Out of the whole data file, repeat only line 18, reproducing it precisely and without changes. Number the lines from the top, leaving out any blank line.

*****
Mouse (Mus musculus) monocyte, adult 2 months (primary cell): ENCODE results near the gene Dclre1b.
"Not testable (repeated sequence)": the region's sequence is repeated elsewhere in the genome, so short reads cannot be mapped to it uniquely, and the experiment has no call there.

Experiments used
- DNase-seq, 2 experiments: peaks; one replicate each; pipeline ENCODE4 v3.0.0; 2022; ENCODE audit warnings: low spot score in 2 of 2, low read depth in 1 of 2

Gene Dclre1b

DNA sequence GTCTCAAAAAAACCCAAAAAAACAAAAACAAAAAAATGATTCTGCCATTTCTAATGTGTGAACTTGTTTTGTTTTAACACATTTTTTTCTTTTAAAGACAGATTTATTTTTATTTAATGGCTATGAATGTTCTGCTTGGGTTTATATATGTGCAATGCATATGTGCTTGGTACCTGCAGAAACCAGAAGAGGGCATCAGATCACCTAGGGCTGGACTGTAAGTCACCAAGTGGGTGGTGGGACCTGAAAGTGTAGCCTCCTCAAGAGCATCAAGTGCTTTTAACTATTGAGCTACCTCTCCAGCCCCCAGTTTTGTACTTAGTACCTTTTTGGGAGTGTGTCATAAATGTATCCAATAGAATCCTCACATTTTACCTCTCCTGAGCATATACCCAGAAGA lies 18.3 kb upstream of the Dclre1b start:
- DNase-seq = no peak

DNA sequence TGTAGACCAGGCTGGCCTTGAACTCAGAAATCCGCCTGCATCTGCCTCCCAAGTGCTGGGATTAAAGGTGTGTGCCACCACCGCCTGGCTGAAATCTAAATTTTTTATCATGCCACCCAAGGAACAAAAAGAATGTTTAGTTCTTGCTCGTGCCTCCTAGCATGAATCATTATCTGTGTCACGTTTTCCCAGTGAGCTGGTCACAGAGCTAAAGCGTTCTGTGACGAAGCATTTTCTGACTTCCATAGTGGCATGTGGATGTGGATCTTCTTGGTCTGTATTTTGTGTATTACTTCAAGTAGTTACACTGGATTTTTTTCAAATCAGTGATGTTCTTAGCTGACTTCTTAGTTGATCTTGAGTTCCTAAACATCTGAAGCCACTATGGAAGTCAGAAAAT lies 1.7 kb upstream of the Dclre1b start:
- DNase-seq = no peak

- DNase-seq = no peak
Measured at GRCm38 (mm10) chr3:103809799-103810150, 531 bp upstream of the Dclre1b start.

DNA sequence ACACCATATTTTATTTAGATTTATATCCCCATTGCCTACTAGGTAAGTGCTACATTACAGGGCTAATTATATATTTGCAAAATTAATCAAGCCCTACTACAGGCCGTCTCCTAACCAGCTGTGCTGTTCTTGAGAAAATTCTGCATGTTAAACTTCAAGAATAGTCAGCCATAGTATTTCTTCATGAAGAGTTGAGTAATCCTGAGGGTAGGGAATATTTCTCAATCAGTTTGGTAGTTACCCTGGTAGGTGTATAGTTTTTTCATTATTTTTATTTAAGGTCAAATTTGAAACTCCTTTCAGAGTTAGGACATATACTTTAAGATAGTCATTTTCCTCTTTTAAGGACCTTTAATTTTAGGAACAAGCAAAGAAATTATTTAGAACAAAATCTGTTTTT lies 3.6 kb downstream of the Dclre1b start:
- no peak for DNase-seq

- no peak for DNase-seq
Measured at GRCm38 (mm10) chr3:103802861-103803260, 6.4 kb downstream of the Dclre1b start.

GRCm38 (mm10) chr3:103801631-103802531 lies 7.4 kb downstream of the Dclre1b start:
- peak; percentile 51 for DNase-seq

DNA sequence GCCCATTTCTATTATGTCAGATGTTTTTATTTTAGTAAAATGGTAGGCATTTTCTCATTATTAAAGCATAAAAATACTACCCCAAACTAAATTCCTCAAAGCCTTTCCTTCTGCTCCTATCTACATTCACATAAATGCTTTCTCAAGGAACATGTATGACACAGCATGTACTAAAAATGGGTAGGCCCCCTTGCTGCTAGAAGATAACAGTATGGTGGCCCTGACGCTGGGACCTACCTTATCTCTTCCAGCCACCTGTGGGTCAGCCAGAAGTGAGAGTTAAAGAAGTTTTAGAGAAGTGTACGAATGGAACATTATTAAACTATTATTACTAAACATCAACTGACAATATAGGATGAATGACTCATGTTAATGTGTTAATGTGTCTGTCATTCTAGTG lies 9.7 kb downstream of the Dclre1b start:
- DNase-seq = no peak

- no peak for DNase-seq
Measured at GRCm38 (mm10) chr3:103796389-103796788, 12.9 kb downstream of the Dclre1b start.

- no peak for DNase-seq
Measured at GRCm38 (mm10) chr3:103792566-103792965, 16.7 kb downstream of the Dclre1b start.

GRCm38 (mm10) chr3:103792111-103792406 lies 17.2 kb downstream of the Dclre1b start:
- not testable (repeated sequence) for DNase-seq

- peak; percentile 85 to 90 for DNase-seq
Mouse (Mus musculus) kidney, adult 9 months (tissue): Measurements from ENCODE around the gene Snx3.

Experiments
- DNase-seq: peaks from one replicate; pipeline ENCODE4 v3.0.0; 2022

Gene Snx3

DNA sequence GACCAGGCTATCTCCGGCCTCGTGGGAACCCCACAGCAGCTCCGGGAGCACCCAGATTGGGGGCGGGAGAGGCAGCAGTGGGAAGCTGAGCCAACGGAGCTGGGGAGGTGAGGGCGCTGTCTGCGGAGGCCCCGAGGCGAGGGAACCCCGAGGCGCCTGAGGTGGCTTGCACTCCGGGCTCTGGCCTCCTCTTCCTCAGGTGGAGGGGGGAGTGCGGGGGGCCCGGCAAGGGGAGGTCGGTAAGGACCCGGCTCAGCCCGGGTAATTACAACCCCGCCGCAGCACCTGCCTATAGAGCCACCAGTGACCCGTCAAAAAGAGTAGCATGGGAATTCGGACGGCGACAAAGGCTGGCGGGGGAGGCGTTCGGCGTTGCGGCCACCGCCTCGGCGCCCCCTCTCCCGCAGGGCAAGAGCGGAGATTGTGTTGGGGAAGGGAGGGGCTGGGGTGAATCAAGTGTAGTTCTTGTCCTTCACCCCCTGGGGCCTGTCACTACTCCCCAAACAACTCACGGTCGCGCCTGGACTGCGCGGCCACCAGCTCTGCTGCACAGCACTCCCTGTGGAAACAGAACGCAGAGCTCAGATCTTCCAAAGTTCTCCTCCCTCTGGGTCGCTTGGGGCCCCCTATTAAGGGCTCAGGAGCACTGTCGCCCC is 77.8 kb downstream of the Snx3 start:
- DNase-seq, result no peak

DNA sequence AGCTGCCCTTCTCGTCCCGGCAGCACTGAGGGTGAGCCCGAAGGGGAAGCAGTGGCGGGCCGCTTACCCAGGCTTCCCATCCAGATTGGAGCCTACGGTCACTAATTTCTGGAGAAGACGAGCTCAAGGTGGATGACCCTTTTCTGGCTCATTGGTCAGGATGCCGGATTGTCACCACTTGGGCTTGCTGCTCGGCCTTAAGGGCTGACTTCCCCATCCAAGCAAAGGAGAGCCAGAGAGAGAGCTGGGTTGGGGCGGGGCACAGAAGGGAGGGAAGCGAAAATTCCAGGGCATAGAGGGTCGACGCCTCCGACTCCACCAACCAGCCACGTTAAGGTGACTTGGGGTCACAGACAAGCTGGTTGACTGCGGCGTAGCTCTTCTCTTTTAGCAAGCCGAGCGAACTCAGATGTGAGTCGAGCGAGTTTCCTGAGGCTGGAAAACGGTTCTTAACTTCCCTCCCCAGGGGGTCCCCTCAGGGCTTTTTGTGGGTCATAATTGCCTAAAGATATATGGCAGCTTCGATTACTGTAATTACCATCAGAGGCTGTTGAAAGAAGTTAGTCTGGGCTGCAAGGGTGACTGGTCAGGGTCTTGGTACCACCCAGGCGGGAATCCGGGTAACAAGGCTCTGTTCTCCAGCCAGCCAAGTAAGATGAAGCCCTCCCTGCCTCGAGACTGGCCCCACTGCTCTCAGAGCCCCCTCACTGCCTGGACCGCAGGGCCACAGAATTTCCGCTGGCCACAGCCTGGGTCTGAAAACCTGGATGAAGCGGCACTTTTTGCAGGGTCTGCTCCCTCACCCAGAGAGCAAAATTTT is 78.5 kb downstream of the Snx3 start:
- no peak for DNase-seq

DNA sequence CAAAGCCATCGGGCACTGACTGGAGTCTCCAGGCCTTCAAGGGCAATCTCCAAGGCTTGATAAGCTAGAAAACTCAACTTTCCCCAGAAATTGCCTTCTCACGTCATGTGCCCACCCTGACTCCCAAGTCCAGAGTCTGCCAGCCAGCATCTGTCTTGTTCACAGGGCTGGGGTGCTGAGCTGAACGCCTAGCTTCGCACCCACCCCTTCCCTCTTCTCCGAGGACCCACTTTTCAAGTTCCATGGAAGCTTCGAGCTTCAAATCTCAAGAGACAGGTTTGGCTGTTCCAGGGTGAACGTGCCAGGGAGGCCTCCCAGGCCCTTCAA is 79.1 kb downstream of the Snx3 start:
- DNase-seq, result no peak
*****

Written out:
DNA sequence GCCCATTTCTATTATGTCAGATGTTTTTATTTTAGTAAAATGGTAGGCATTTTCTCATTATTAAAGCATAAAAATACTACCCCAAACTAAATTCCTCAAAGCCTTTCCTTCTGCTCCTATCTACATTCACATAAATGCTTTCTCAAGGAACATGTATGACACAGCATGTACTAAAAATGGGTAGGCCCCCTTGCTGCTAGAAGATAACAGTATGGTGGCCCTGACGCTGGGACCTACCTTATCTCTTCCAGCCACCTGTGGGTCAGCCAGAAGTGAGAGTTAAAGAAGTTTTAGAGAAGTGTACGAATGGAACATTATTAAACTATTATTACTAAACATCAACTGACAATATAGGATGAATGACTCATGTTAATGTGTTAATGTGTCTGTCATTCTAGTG lies 9.7 kb downstream of the Dclre1b start: